I have, by this time, spent at least four hours for a run-of-the-mill life application with modest limits. Most people would have quit but for me, it is an experiment at this point that I hope to use in this article and elsewhere to motivate this industry to clean up its act.
I am purchasing this policy because a term policy I purchased many years ago expired. The expiring, nice carrier sent me a letter offering to renew my policy for three times as much premium as a new policy would cost. That is egregious.
Furthermore, I seriously doubt tripling the price is actuarially supportable (though as I've heard more than one executive/actuary state: what rate is it that you want to support?). If ten other companies offer rates 1/3 what this company offers with exactly the same data and term life is term life if the actuaries are doing their job, I don't know any other reasonable conclusion other than the expiring carrier is trying to rip off clients. Since I did not die during the term, they clearly made good money off me. How greedy can they be? I received at least five notices from the expiring life carrier trying to "scare" me into buying an extension. I am sure this tactic often works and maybe if I was not in the industry I would have been scared enough to buy that overpriced extension. Fortunately, I know enough to know the insurance company was trying to take extreme advantage of me.
Insurance companies often get an unfair reputation, but if anything, my experience with these two well-known life companies suggest they are not being reviewed often enough with adequate scrutiny. The insurance industry struggles to build goodwill and yet, it makes the effort to look bad. Both examples, horrible, cheap customer service and egregious unsupportable rates require a C-suite decision. At least two highly paid executives chose to degrade the purchase making me wonder how financially strong the one company is and how ethical the other's executives are.
Until and unless such behavior stops, the industry's reputation will suffer. The worse the reputation, the more commoditization will develop. The worse the reputation, the more likely politicians will continue increasing regulations and when they do, do not point fingers unless you are looking in the mirror. The best solution is for agents to work with better companies and then learn to better articulate to clients the difference between carriers (this includes P&C too).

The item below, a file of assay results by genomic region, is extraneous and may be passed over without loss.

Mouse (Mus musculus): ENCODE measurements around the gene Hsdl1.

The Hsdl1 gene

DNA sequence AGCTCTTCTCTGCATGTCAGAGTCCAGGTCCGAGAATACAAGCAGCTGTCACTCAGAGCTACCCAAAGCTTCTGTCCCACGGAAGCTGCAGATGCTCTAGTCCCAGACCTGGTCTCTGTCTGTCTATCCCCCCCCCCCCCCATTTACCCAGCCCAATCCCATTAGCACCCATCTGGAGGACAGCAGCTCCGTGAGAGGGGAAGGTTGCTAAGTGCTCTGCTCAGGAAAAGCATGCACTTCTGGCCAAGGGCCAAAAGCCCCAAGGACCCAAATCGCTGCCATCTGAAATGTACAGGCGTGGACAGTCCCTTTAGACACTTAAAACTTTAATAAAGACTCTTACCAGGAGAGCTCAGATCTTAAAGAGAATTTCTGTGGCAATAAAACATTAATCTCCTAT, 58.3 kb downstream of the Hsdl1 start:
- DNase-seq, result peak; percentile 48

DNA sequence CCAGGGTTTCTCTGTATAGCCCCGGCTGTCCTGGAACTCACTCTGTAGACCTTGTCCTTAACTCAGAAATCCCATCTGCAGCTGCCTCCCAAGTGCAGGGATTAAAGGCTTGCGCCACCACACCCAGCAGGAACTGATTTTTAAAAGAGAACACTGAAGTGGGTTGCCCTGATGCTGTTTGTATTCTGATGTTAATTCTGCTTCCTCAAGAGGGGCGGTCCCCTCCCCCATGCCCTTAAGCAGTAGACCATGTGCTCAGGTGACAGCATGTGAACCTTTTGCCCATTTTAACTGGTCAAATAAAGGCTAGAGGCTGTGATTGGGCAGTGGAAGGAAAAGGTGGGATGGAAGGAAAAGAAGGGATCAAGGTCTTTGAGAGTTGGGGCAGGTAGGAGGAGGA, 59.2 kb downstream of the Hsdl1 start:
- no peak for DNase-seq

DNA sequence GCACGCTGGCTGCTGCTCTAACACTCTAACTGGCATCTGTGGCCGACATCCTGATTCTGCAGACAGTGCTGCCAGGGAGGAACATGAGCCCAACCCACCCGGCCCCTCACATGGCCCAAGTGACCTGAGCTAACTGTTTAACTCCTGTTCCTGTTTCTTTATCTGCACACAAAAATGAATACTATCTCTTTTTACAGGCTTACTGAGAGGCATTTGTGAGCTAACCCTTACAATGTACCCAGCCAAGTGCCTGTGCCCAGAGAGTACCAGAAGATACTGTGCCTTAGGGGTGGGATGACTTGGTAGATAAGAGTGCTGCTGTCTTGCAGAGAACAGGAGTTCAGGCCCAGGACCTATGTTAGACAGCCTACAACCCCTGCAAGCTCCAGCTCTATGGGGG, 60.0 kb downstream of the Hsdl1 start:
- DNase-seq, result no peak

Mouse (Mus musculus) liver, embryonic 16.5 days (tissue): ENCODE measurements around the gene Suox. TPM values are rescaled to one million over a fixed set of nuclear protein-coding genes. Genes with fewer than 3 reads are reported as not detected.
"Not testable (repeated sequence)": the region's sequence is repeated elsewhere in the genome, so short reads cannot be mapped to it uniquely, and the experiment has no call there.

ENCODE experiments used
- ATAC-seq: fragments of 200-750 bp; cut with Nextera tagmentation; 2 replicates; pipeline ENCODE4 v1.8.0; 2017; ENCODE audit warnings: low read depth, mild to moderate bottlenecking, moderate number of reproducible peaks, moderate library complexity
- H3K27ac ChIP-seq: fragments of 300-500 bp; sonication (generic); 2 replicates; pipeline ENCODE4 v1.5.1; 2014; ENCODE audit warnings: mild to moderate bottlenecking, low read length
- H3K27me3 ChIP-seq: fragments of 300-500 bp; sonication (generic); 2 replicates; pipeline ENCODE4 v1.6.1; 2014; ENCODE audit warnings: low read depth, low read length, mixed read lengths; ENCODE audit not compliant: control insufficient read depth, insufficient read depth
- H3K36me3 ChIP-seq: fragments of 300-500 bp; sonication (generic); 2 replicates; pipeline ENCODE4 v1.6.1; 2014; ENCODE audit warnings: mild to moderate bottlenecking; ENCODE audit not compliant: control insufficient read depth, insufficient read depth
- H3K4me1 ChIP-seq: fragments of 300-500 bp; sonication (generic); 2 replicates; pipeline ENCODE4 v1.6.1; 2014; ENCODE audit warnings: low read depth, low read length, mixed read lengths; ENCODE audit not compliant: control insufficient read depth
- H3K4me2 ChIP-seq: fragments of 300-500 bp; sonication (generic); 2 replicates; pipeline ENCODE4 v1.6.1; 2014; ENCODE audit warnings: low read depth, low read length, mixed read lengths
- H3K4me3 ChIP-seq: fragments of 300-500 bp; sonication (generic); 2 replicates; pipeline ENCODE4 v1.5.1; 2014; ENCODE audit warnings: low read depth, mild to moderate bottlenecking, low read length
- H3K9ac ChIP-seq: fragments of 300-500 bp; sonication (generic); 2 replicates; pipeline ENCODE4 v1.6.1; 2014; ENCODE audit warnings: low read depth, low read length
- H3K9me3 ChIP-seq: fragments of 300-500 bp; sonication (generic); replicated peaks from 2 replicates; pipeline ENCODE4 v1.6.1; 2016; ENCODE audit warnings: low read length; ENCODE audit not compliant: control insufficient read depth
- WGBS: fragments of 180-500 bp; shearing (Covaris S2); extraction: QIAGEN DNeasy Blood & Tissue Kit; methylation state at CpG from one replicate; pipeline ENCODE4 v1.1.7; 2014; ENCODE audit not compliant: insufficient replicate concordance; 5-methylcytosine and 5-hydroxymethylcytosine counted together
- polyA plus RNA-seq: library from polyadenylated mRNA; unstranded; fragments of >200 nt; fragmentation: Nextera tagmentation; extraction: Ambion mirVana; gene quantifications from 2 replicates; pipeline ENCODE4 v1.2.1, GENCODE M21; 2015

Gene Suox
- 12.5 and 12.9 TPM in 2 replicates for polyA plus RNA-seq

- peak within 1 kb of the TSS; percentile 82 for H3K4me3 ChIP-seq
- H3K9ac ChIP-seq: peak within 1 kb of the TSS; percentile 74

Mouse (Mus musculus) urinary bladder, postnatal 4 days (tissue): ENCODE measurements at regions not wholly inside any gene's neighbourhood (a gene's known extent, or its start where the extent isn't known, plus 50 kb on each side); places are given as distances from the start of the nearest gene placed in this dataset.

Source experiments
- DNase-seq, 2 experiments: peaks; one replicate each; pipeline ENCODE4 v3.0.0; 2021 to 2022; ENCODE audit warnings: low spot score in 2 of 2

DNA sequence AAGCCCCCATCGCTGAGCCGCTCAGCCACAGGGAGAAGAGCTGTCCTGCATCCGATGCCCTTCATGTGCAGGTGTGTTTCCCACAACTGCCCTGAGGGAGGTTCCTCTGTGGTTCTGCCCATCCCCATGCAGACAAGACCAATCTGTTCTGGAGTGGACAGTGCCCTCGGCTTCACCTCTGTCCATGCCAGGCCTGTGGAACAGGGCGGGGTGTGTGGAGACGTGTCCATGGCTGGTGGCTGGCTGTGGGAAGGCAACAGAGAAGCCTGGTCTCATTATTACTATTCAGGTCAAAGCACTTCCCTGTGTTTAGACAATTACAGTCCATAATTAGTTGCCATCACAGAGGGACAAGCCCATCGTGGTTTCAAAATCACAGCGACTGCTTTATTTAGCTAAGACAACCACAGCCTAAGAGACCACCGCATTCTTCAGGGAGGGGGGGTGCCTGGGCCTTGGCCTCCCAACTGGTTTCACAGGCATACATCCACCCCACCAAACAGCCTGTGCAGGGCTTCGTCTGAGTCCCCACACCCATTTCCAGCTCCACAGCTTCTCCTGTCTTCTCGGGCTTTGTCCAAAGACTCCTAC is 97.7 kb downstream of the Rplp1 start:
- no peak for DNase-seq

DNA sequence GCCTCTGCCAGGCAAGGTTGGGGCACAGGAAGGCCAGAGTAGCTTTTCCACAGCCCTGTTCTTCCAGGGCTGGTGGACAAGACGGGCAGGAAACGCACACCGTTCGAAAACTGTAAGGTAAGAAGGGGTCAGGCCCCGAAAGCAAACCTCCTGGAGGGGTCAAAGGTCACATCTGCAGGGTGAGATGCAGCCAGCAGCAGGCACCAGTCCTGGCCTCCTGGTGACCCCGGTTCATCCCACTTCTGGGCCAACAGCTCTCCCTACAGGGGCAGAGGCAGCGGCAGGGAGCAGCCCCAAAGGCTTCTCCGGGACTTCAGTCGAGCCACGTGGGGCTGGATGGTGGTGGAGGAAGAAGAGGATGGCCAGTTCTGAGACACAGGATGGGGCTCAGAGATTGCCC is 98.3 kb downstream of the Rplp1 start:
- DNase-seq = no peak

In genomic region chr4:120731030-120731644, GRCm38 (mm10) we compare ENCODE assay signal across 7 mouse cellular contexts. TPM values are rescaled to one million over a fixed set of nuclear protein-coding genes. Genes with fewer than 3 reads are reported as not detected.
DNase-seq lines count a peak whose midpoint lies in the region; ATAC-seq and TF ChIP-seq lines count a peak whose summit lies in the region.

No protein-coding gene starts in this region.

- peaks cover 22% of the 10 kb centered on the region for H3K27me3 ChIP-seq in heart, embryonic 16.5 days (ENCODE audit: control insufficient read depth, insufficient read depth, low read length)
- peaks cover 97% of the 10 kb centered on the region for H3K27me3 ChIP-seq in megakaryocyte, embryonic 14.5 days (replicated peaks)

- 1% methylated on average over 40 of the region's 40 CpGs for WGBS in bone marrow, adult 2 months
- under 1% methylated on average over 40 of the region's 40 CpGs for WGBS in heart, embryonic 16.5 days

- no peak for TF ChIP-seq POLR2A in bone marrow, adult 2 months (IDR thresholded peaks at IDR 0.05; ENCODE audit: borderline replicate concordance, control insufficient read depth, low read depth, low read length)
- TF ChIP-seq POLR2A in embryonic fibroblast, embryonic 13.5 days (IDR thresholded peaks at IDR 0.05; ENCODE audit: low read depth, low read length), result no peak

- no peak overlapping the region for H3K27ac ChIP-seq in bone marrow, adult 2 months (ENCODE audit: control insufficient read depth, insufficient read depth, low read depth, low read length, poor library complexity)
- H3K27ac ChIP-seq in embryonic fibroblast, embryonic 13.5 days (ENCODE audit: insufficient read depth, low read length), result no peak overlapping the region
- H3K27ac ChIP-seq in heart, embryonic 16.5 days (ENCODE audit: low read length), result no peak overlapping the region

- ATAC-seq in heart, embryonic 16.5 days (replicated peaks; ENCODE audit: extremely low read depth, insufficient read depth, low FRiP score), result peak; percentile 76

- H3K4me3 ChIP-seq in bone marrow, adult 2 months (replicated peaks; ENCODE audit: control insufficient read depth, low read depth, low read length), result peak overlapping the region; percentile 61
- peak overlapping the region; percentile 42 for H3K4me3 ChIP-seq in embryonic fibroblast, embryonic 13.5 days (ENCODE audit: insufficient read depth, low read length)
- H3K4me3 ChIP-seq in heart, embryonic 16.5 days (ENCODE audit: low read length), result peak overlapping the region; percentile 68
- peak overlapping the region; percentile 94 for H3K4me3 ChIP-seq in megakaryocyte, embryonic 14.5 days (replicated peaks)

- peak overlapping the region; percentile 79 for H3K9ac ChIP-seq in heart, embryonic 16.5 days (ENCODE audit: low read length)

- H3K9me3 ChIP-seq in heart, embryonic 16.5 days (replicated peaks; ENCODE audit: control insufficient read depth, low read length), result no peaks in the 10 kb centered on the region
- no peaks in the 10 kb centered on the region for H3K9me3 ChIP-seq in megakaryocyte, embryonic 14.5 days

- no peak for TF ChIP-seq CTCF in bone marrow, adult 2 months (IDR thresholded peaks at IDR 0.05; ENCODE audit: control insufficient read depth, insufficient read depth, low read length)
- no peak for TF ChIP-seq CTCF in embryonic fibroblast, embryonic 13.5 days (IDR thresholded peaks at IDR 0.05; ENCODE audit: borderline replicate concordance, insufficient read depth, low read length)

It's the industry's choice whether to clean up its act and the industry's choice begins with you.
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Chris Burand is president and owner of Burand & Associates, LLC, a management consulting firm that has been specializing in the property/casualty insurance industry since 1992. Burand is recognized as a leading consultant for agency valuations, helping agents increase profits and reduce the cost of sales. His services include: agency valuations/due diligence, producer compensation plans, expert witness services, E&O carrier approved E&O procedure reviews, and agency operation enhancement reviews. He also provides the acclaimed Contingency Contract Analysis® Service and has the largest database and knowledge of contingency contracts in the insurance industry.
Burand has more than 25 years' experience. He is a featured speaker across the continent at more than 300 conventions and educational programs. He has written for numerous industry publications including Insurance Journal, American Agent & Broker, and National Underwriter. He also publishes Burand's Insurance Agency Adviser for independent insurance agents.
Burand is a member of the Institute of Business Appraisers and NACVA, a department head for the Independent Insurance Agents and Brokers of America's Virtual University, an instructor for Insurance Journal's Academy of Insurance, and a volunteer counselor for the Small Business Administration's SCORE program. Chris Burand is also a Certified Business Appraiser and certified E&O Auditor.
NOTE: The information provided in this newsletter is intended for educational and informational purposes only and it represents only the views of the authors. It is not a recommendation that a particular course of action be followed. Burand & Associates, LLC and Chris Burand assume, and will have, no responsibility for liability or damage which may result from the use of any of this information.
Burand & Associates, LLC is an advocate of agencies which constructively manage and improve their contingency contracts by learning how to negotiate and use their contingency contracts more effectively. We maintain that agents can achieve considerably better results without ever taking actions that are detrimental or disadvantageous to the insureds. We have never and would not ever recommend an agent or agency implement a policy or otherwise advocate increasing its contingency income ahead of the insureds' interests.
A complete understanding of the subjects covered in this newsletter may require broader and additional knowledge beyond the information presented. None of the materials in this newsletter should be construed as offering legal advice, and the specific advice of legal counsel is recommended before acting on any matter discussed in this newsletter. Regulated individuals/entities should also ensure that they comply with all applicable laws, rules, and regulations.